SAN FRANCISCO (KGO) -- San Francisco is in the national spotlight again due to crime. An article on the front page of the Wall Street Journal says that of the 25 largest U.S. cities. "San Francisco has the highest property crime rate in four of the most recent years in which data is available."
Monday night though, San Francisco District Attorney Chesa Boudin was on the offensive. He was the feature speaker at a town hall meeting at Manny's in the Mission District of San Francisco.
Boudin addressed a crowd of nearly 200 San Franciscans as his recall election on June 7 is now less than three months away.
"I'm proud of the fact that in my two years in office we've increased our charging rate for sexual assault, we've increased our conviction rate for homicide cases, and we filed more than 10,000 new criminal cases," said Boudin.
The crowd inside at Manny's was there to ask Boudin questions, but a pro-recall crowd of two dozen people were outside, making it known they aren't happy with the district attorney. In fact we even saw drama between someone appearing to be a Boudin supporter, and another person in favor of the recall.
"This DA, his policies have failed!" said a recall supporter.
"How do you know if his policies have failed? If he hasn't had a chance to do that and the police have been sabotaging him!" said a Boudin supporter.
"I haven't really had a chance to govern properly. I'm not making excuses, I'm just stating facts here but I took office in January 2020, less than two months later I was told by the Department of Public Health that I and my staff couldn't go into our office," said Boudin.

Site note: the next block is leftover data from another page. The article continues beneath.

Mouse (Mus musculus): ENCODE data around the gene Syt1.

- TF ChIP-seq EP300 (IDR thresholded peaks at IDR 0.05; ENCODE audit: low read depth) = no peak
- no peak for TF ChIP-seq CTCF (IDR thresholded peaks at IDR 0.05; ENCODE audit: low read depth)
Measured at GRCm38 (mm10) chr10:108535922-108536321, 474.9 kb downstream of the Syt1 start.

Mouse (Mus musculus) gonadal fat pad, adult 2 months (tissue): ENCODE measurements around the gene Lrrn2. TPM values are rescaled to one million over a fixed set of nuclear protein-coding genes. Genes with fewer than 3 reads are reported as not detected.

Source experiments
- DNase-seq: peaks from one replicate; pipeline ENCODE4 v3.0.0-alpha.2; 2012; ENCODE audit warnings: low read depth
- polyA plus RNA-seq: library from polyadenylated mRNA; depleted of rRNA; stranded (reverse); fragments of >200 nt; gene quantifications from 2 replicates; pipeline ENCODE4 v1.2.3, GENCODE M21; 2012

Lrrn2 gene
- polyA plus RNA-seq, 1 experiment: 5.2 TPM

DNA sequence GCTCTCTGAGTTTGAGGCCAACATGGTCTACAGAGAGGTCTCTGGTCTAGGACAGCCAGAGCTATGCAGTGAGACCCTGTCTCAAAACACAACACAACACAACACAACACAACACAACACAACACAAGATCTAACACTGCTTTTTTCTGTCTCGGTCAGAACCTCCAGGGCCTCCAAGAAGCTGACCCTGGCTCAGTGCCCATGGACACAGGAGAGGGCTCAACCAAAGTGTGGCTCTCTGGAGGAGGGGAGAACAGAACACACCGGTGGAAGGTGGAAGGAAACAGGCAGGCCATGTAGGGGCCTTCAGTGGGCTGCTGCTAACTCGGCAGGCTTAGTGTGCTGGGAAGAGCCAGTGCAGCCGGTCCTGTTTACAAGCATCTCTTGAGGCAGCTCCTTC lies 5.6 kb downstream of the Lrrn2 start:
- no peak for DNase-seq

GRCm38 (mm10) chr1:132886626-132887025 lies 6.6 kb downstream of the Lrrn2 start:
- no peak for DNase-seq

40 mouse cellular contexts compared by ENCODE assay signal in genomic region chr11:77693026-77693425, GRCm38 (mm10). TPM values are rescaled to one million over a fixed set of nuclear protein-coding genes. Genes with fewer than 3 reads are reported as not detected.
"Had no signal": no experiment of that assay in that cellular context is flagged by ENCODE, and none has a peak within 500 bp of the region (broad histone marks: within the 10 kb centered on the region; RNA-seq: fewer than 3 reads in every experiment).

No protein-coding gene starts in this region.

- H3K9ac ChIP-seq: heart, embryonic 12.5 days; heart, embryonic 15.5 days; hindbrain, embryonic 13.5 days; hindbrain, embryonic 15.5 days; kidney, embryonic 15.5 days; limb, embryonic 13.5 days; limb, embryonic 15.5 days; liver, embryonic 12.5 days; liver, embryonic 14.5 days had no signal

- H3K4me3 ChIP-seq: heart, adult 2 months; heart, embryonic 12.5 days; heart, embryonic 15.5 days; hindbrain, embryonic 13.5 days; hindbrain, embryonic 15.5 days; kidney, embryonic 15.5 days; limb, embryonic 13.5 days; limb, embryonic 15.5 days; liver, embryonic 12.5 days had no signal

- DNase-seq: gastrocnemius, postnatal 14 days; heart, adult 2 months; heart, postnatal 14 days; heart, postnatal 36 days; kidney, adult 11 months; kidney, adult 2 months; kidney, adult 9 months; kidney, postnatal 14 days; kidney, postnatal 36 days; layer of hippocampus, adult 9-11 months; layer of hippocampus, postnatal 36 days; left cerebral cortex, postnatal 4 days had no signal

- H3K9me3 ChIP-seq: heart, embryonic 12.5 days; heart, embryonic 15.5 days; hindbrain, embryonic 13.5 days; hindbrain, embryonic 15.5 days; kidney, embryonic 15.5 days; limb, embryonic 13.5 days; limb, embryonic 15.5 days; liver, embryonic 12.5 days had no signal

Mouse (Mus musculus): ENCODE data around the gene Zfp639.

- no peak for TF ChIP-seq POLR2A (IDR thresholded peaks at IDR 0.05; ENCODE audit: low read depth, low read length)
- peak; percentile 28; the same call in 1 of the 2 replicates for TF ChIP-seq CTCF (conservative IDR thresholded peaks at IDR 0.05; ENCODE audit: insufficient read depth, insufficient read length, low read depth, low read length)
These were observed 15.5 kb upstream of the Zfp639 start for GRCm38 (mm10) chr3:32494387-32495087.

But over the course of the last two year's San Franciscans have seen vehicle theft property crimes continue to plague the city and thefts continue to hurt businesses.
Boudin though refusing to answer our questions about that as he left Monday's town hall.
"I'm really late for another event. Happy to talk about it, really late for another event," said the district attorney as he walked away from our camera.
Homelessness was a main focus at the town hall along with diversion programs instead of incarceration in certain cases. Boudin making reference to a successful program in Eugene, Oregon where social workers respond to calls instead of police.
"I think if we're serious about reducing violence, reducing the police clearance rate, about building public safety, then we've got to invest in programs like that one," said Boudin.